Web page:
Date of Award
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Doctor of Philosophy (PhD)
Ecology and Environmental Sciences
Second Committee Member
Third Committee Member
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Phytophthora erythroseptica is the causal agent of potato pink rot, which can enter roots, stolons and stem bases of potato plants to initiate disease. Phytophthora erythroseptica produces sporangia in asexual reproduction. Although sporangia can germinate directly and infect host plants, the majority of infection is initiated by zoospores produced from sporangia. In this study, zoosporic germination and host infection of P. erythroseptica were found to respond to the extracellular products in zoospore exudates (ZE) derived from highly concentrated zoospores (> 103 ml-1). Zoospores did not germinate under low concentration until they reached a threshold (103 ml-1). This quorum sensing phenomenon indicated that the density dependency was associated with chemical concentration produced by zoospores. Concentrated ZE can induce zoosporic germination and host infection even when the density of the population was low. Thus, ZE regulated communal behaviors of zoospores and host infection. The induction for zoosporic germination by ZE was not affected when ZE was treated at temperatures between -20 and 121ºC. High performance liquid chromatography (HPLC) and liquid chromatography-mass spectrometry (LC-MS) were conducted in analyzing the signal chemical in ZE. Several chromatographic peaks were detected in HPLC with relatively high absorption at 230 um UV light. The residua at 12 to 14 min had the highest activity in inducing zoosporic germination. LC-MS detected several amino acids in the 12 to 14 min residue, including phenylalanine, and isoleucine or leucine. The germination assay determined that isoleucine and leucine induced zoosporic germination. The presence of the signal molecules or homologs has been detected not only in P. erythroseptica, but also in other organisms, such as potato (host) and soil microbes. Root exudates of potato induced zoosporic germination, possibly by providing signal molecules that regulated the zoosporic behavior. Potato varieties susceptible to pink rot tended to produce signal molecules, and tolerant varieties barely did so. Many microorganisms, including fungi, oomycetes, and bacteria produced extracellular compounds that had similar activity as ZE, which provided knowledge on the ecological perspectives of P. erythroseptica. Microbial communities in the root areas of potato varies by varieties. Potato plants may affect ecology of P. erythroseptica by affecting soil microbial community that contributed differently to regulation of pathogen behavior in the course of plant infection and ecology.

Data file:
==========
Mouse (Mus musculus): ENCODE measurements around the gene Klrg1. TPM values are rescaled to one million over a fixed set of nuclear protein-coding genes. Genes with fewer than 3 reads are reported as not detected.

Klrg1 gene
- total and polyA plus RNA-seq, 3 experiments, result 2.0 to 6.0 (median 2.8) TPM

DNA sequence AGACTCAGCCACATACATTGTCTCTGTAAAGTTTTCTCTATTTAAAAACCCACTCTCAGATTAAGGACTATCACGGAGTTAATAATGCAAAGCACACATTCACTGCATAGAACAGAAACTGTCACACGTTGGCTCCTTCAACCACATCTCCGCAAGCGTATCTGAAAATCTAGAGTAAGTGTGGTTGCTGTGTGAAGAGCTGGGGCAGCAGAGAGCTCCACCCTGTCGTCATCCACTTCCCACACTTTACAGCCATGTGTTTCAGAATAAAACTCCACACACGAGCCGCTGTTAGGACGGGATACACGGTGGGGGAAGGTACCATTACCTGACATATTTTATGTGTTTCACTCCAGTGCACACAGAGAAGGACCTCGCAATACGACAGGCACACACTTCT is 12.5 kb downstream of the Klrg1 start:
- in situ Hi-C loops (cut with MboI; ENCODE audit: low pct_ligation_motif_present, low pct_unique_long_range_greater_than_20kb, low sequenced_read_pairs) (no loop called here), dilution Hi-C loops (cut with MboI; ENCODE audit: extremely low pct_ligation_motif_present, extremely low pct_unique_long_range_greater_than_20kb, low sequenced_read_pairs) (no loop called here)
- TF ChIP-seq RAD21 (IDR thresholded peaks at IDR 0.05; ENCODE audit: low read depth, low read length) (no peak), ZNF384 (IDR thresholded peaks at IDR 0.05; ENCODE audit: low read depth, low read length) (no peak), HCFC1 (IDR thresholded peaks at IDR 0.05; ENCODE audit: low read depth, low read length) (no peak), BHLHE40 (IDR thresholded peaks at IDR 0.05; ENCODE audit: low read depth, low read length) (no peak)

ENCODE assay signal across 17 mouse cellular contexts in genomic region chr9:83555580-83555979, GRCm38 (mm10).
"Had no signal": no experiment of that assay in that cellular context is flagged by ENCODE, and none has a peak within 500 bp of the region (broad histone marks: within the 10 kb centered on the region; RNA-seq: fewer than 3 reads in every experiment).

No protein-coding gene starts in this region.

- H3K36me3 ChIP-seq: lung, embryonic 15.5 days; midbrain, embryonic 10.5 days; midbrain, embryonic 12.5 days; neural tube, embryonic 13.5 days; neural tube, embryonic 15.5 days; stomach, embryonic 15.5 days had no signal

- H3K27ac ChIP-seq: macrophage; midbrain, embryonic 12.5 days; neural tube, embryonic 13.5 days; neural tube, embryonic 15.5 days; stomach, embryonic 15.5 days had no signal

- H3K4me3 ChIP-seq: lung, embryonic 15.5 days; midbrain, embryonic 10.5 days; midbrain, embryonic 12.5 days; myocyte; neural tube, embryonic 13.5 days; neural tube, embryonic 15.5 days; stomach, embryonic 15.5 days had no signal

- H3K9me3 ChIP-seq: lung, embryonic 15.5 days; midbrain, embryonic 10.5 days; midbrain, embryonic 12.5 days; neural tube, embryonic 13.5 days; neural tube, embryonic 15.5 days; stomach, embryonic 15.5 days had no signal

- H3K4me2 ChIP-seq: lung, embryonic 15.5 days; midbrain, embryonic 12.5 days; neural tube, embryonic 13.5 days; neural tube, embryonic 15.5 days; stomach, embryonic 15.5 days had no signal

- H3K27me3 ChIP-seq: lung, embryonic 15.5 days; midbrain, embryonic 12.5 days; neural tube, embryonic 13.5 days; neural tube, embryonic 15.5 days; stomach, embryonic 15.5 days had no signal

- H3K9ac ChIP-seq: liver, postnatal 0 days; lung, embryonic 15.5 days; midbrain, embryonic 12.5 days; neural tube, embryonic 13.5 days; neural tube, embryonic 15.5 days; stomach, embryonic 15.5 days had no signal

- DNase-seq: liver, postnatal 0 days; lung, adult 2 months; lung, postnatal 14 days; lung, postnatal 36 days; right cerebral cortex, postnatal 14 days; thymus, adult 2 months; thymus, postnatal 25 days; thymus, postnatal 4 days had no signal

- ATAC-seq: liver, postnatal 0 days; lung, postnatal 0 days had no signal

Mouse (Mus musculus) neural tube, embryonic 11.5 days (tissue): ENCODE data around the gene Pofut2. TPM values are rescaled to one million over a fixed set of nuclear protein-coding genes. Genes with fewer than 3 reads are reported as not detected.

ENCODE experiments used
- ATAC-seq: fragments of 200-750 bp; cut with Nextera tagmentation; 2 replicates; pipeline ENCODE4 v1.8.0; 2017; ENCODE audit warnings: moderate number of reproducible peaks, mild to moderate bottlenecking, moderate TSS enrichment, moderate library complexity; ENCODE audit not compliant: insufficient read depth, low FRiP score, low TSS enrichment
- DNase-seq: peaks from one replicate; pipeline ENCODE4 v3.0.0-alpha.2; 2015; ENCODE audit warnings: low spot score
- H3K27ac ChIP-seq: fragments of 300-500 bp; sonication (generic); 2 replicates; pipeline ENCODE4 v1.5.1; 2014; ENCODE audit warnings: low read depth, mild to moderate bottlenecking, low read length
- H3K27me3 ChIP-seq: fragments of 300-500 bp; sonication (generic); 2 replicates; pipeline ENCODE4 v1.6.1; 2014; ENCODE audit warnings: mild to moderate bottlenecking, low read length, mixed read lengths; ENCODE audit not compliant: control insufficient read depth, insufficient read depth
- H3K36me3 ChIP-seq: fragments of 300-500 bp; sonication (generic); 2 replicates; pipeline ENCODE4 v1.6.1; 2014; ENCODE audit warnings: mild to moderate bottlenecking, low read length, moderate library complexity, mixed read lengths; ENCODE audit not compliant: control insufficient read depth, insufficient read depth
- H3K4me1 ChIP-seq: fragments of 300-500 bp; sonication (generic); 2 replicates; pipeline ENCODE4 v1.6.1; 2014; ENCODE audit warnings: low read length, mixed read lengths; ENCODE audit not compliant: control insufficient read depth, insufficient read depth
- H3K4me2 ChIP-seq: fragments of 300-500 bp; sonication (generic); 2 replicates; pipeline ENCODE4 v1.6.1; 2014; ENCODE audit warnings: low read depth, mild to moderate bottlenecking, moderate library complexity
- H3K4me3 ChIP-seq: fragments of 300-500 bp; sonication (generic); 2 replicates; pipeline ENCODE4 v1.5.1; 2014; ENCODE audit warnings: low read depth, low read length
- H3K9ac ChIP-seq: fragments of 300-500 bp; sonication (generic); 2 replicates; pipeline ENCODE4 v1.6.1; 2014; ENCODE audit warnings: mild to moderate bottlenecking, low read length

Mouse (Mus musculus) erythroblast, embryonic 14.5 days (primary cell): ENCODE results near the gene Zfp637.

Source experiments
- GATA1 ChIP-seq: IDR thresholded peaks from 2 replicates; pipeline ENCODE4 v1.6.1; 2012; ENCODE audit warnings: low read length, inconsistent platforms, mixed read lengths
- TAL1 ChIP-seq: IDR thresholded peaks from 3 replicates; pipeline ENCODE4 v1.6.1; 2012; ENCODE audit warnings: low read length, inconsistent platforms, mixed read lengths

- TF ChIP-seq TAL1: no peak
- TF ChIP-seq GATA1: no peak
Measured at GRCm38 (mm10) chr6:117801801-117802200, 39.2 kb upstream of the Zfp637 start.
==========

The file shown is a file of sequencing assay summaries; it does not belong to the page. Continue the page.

Jiang, He, "Biological and Ecological Behaviors of Phytophthora erythroseptica Mediated by Chemical Signals" (2017). Electronic Theses and Dissertations. 2737.
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